6th International Young Scientist Congress (IYSC-2020) will be Postponed to 8th and 9th May 2021 Due to COVID-19. 10th International Science Congress (ISC-2020).  International E-publication: Publish Projects, Dissertation, Theses, Books, Souvenir, Conference Proceeding with ISBN.  International E-Bulletin: Information/News regarding: Academics and Research

Estimation of above ground Forest biomass and Carbon stock by Integrating LiDAR, satellite image and field measurement in Nepal

Author Affiliations

  • 1Deparment of Soil Conservation and Watershed Management, Ministry of Forests and Soil Conservation, Kathmandu, NEPAL
  • 2Institute of Forestry, Pokhara NEPAL
  • 3Arbonaut, FINLAND
  • 4Arbonaut, FINLAND
  • 5Arbonaut, FINLAND
  • 6International Union for Conservation of Nature (IUCN), NEPAL

Res. J. Agriculture & Forestry Sci., Volume 2, Issue (8), Pages 1-6, August,8 (2014)

Abstract

For the first time in South Asia, the model-based Lidar Assisted Multisource Program (LAMP) was tested in 23500 km2 Terai arc landscape (TAL) area of Nepal by integrating 5% airborne light detection and ranging (LiDAR) sampling, wall-to-wall Rapid Eye satellite image and a representative field inventory to estimate above ground biomass (AGB) and carbon stock. The average 1.26/mLiDAR point density recorded by the scanner was used to measure canopy height and build a model using LiDAR variables and model coefficients. The developed LAMP model successfully estimated the AGB of the study area. The research tells that the study area comprises almost 50% forest cover with an average 211.63 t/ha AGB. Standing carbon stock was converted from AGB by multiplying the 0.47 which is default carbon fraction. Average standing carbon stock is 99.47 t/ha in the study area. The LAMP method found that the standing total AGB was 214.85-208.41 t/ha at a 95% confidence level and thefield-based Forest Resource Assessment (FRA) Nepal field-plot AGB estimate is 210.09/ha. This correspondence at this level of confidence means that the LAMP estimates are as accurate as those of the field-based inventory.

References

  1. FAO, Global Forest Resource Assessment (FRA), FAOforestry paper 163, Food and Agriculture Organization(FAO) of the United Nations Rome (2010)
  2. IPCC, Summary for policymakers in climate change: Thephysical science basis, Contribution of working group 1 tothe fourth assessment report of Intergovernmental Panel onClimate Change (2007)
  3. Kandel P.N., Monitoring above ground forest biomass: Acomparison of cost and accuacy between Lidar AssistedMultisource Program and field based forest resourceassessment in Nepal, Banko Janakari: A journal of forestryinformation for Nepal, Department of Forest Research andSurvey of Nepal, 23(1), (2013)
  4. Asner G.P., Clark J.K., Mascaro J., Vaudry R., ChadwickK.D., Vieilledent G. and Knapp D.E., Human andenvironmental controls over aboveground carbon storage inMadagascar, Carbon Balance and Management, 7,2.doi:10.1186/1750-0680-7-2 (2012)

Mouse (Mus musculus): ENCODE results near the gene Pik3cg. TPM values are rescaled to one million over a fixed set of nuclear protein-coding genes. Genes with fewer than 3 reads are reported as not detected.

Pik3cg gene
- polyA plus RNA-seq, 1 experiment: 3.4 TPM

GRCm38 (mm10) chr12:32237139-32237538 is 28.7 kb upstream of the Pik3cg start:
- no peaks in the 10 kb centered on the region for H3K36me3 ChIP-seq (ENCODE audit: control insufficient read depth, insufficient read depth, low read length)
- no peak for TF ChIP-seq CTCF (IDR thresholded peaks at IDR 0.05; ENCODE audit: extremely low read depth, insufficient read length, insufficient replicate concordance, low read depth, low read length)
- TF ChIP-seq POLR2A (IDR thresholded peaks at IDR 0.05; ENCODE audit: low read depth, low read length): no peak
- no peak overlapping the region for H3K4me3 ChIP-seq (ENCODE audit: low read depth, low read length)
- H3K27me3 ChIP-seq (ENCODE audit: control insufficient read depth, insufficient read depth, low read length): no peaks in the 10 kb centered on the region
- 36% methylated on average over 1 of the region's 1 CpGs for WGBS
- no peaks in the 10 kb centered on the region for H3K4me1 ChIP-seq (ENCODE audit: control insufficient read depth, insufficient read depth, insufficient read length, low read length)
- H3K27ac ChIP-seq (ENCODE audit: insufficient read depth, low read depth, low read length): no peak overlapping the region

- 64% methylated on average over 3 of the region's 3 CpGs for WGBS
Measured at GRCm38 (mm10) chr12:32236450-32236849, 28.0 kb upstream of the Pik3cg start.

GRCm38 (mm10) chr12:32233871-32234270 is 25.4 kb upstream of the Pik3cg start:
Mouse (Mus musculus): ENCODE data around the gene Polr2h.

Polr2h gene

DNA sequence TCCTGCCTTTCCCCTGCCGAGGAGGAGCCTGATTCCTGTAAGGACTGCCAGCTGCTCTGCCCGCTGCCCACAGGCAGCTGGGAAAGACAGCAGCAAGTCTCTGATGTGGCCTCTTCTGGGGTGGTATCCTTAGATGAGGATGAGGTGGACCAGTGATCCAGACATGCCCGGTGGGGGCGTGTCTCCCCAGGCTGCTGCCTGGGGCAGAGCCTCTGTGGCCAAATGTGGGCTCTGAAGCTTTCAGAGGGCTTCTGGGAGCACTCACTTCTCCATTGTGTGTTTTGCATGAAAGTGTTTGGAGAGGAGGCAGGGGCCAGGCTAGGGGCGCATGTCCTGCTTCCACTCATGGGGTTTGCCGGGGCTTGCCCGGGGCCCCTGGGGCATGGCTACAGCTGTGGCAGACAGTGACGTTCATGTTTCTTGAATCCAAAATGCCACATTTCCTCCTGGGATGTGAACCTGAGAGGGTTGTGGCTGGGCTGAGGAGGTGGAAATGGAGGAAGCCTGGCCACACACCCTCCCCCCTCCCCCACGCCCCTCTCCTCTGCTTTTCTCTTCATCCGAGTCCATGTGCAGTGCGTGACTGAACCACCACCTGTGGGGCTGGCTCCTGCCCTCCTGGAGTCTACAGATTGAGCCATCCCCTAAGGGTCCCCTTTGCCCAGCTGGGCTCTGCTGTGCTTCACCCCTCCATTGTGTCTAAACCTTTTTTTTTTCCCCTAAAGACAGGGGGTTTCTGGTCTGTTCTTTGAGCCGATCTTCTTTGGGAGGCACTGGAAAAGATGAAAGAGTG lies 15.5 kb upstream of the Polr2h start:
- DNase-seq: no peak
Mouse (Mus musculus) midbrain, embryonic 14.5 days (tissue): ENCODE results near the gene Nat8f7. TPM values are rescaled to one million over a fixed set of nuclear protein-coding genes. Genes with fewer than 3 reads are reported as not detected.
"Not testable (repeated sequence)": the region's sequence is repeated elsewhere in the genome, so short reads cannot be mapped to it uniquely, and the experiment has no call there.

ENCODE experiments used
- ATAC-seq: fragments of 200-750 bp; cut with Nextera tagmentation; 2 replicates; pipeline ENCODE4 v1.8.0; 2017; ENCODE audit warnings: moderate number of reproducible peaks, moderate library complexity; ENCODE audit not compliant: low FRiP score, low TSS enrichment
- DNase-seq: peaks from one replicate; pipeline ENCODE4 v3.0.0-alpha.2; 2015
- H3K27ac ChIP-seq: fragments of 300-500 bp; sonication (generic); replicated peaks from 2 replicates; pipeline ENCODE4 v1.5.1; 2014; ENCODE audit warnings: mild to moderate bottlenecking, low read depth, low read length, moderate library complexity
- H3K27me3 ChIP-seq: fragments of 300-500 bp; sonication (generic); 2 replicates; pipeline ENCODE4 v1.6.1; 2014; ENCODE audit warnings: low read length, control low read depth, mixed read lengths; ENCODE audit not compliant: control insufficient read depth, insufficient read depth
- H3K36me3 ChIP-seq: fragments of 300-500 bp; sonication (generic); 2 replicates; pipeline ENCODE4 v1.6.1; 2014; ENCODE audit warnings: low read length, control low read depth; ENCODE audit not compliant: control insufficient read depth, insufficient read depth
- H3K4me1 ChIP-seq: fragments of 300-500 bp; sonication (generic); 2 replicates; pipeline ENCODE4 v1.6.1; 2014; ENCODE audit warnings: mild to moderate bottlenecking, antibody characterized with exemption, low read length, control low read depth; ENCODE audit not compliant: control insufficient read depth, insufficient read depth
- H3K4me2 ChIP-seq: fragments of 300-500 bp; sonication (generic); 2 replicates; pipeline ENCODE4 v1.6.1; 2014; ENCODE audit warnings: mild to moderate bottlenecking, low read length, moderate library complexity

5. Gautam B., Tokola T., Hämäläinen J., Gunia M.,Peuhkurinen J., Parviainen H. and Sah B., Integration ofairborne LiDAR, satellite imagery, and field measurementusing a two-phase sampling method for forest biomassestimation in tropical forests, International Symposium onBenefiting from Earth Observation, 4-6 October 2010,Kathmandu, Nepal, 1-7 (2010)
  6. Gatziolis D. and Andersen H.E., A guide to LiDAR dataacquisition and processing for the forests of PacificNorthwest, United State Department of Agriculture (USDA)forest service Pacific Northwest research station, Generaltechnical report (2008)
  7. Næsset E., Estimating timber volume of forest stands usingairborne laser scannerdata, Remote Sensing of Environment,51, 246–253 (1997)
  8. Hummel S. and O’hara K.L., Forest management. P 1653–1662 in Ecological engineering, Encyclopedia of ecology,Vol. 2, Jørgensen, S.E., and B.D. Fath(editors-in-chief),Elsevier. Oxford, England (2008)
  9. Næsset E., Airborne laser scanning as a method inoperational forest inventory: status of accuracy assessmentsaccomplished in Scandinavia, Scandinavian Journal ofForest Research, 22, 433-442 (2007)
  10. Asner G.P., Tropical forest carbon assessment: integratingsatellite and airbornemapping approach, Environ.lett.4:034009(11) (2009)
  11. Asner G.P., Powell G.V.N., Mascaro J., Knapp D.E., ClarkJ.K., Jacobson J., Kennedy-Bowdoin Ty., Arvindh B.,Paez-Acosta G., Victoria E., Secada L., Valqui M. andHughes R.F., High- resolution forest carbon stocks andemission in theAmazon, http://www.pnas.org/content/early/2010/08/30/1004875107. (2010)
  12. Arbonaut, Arbolidar: Monitoring change in carbon stocksand achieving REDD+ targets, Arbonaut Ltd., FIN-80130,Joensuu, Finland,http://www.arbonaut.com/files/Arbonaut_REDD_en%281%29.pdf (2010)
  13. HMGN/MFSC, Nepal Biodiversity Strategy, His Majesty’sGovernment of Nepal, Ministry of Forests and SoilConservation (HMGN/MFSC) (2004)
  14. Junttila V., Kauranne T. and Leppänen V., Estimation offorest stand parameters from air bornelaser scanning usingcalibrated lot databases, ForestScience, 56(3), 257-270(2010)
  15. Næsset E., Predicting forest stand characteristics withairborne scanning laser using apractical two-stageprocedure and field data, Remote Sensing of Environment,80, 88-99 (2002)
  16. Sharma E.K. and Pukkala T., Volume equations andbiomass prediction of forest trees of Nepal, Ministry ofForests and Soil Conservation, Forest Survey and StatisticsDivision, publication, 47, 1-16 (1990)
  17. Eerikäinen K., Predicting the height-diameter pattern ofplanted Pinuskesiya stands inZambia and Zimbabwe, Forest Ecology and Management, 175, 355-366 (2003)
  18. Junttila, V., Maltamo M., Kauranne T., Sparse Bayesianestimation of forest stands characteristics from airbornelaser scanning, The Society of American Foresters, Forestscience, 54(5), 543–552 (2008)
  19. Moore David S. and McCabe George P., Introduction to thepractice of statistics, thirdedition, (1998)